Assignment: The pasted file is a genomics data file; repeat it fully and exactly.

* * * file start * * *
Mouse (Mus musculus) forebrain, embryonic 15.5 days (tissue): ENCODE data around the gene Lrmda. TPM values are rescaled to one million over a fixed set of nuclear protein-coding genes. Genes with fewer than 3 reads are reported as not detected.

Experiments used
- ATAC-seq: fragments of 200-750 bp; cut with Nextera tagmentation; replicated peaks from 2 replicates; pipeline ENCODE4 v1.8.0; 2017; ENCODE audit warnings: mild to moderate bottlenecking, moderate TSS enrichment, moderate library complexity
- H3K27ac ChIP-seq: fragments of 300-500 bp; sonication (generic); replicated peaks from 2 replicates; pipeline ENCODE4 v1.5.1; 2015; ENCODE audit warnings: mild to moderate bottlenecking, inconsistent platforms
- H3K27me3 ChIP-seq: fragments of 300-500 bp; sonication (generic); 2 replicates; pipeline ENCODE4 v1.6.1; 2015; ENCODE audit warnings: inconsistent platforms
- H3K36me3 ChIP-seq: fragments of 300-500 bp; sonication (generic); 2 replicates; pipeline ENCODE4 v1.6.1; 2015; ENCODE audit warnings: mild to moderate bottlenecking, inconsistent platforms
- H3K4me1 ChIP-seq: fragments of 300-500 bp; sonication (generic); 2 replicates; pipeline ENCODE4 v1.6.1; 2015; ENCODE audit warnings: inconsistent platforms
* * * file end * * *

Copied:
Mouse (Mus musculus) forebrain, embryonic 15.5 days (tissue): ENCODE data around the gene Lrmda. TPM values are rescaled to one million over a fixed set of nuclear protein-coding genes. Genes with fewer than 3 reads are reported as not detected.

Experiments used
- ATAC-seq: fragments of 200-750 bp; cut with Nextera tagmentation; replicated peaks from 2 replicates; pipeline ENCODE4 v1.8.0; 2017; ENCODE audit warnings: mild to moderate bottlenecking, moderate TSS enrichment, moderate library complexity
- H3K27ac ChIP-seq: fragments of 300-500 bp; sonication (generic); replicated peaks from 2 replicates; pipeline ENCODE4 v1.5.1; 2015; ENCODE audit warnings: mild to moderate bottlenecking, inconsistent platforms
- H3K27me3 ChIP-seq: fragments of 300-500 bp; sonication (generic); 2 replicates; pipeline ENCODE4 v1.6.1; 2015; ENCODE audit warnings: inconsistent platforms
- H3K36me3 ChIP-seq: fragments of 300-500 bp; sonication (generic); 2 replicates; pipeline ENCODE4 v1.6.1; 2015; ENCODE audit warnings: mild to moderate bottlenecking, inconsistent platforms
- H3K4me1 ChIP-seq: fragments of 300-500 bp; sonication (generic); 2 replicates; pipeline ENCODE4 v1.6.1; 2015; ENCODE audit warnings: inconsistent platforms